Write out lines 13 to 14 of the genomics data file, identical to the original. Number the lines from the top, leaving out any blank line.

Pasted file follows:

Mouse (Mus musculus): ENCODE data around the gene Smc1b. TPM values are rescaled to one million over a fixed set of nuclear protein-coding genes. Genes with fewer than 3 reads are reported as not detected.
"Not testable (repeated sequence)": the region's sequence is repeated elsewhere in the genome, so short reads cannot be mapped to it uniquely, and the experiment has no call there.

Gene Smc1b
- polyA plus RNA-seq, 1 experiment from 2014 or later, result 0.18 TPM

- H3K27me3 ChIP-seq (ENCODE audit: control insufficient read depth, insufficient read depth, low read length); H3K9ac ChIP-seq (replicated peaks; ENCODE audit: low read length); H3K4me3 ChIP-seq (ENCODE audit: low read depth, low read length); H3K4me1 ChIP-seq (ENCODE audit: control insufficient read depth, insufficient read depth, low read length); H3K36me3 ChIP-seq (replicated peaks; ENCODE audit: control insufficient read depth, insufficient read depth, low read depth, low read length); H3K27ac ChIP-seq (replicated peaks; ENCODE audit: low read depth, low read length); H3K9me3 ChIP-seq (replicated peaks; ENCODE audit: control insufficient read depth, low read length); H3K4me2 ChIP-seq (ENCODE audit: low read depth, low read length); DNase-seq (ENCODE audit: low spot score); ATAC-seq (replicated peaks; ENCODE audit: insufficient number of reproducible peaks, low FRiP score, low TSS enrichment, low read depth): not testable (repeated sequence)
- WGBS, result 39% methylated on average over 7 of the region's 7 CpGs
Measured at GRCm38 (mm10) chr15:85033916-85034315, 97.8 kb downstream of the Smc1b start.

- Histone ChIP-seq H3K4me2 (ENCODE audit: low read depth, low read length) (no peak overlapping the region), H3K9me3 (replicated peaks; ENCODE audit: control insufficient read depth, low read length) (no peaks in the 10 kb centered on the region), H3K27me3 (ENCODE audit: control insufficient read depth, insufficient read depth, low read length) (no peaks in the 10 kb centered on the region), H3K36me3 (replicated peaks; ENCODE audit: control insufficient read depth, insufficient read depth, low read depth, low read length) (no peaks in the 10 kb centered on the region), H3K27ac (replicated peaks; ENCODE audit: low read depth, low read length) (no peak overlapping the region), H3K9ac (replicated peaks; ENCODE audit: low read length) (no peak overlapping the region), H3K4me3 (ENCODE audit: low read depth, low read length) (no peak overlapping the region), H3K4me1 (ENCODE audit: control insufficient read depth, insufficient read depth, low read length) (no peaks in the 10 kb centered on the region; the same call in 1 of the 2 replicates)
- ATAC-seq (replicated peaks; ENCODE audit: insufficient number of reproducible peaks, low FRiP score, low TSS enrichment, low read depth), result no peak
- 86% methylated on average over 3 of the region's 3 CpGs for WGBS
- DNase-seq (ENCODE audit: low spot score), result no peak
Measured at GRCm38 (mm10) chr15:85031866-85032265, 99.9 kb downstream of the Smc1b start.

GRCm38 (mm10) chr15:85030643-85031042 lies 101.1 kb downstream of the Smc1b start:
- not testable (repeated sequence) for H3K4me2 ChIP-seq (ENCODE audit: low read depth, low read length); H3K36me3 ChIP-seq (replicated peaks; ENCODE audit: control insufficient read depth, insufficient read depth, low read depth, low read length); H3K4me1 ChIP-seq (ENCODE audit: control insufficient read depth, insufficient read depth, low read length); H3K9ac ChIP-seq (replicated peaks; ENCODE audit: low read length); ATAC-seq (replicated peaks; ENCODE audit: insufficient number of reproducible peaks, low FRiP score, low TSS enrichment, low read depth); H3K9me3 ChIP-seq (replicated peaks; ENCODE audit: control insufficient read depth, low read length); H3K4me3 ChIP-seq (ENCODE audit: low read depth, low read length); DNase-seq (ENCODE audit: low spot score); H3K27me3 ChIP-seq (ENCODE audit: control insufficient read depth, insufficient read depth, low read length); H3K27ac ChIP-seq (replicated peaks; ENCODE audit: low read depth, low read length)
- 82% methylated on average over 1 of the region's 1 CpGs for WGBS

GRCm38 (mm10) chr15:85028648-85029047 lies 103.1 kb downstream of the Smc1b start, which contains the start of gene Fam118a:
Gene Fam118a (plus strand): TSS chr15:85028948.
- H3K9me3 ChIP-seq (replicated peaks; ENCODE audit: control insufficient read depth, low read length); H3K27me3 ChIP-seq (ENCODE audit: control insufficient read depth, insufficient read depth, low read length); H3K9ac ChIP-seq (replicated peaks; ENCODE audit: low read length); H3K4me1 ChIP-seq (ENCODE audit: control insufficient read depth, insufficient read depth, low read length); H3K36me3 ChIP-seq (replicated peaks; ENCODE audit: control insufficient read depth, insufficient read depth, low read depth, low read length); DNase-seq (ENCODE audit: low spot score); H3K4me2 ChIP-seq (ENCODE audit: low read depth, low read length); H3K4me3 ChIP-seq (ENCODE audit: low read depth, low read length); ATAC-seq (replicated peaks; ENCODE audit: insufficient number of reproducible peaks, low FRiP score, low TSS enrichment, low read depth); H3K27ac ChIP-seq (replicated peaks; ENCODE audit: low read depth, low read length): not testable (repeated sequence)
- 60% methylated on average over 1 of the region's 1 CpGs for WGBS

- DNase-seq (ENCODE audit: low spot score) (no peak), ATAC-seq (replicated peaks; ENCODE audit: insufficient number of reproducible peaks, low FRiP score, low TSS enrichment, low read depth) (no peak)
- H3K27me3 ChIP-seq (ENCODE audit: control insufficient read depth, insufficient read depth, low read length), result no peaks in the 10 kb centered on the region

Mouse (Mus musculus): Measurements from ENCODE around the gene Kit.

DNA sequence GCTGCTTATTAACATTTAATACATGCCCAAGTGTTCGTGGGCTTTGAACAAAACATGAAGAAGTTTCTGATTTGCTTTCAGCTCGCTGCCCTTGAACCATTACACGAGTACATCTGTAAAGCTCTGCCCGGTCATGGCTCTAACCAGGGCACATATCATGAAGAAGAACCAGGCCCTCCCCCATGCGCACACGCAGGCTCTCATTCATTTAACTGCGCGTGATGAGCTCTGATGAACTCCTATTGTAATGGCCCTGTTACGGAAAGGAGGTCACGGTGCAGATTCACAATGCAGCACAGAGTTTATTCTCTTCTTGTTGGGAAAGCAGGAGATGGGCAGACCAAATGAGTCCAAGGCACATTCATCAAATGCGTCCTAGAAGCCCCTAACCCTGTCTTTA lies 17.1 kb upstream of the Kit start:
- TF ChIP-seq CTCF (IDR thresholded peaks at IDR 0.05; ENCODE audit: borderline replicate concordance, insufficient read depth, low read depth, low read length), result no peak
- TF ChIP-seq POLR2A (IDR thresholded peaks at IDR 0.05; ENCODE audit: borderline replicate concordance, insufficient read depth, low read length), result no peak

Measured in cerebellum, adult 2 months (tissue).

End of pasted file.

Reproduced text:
GRCm38 (mm10) chr15:85030643-85031042 lies 101.1 kb downstream of the Smc1b start:
- not testable (repeated sequence) for H3K4me2 ChIP-seq (ENCODE audit: low read depth, low read length); H3K36me3 ChIP-seq (replicated peaks; ENCODE audit: control insufficient read depth, insufficient read depth, low read depth, low read length); H3K4me1 ChIP-seq (ENCODE audit: control insufficient read depth, insufficient read depth, low read length); H3K9ac ChIP-seq (replicated peaks; ENCODE audit: low read length); ATAC-seq (replicated peaks; ENCODE audit: insufficient number of reproducible peaks, low FRiP score, low TSS enrichment, low read depth); H3K9me3 ChIP-seq (replicated peaks; ENCODE audit: control insufficient read depth, low read length); H3K4me3 ChIP-seq (ENCODE audit: low read depth, low read length); DNase-seq (ENCODE audit: low spot score); H3K27me3 ChIP-seq (ENCODE audit: control insufficient read depth, insufficient read depth, low read length); H3K27ac ChIP-seq (replicated peaks; ENCODE audit: low read depth, low read length)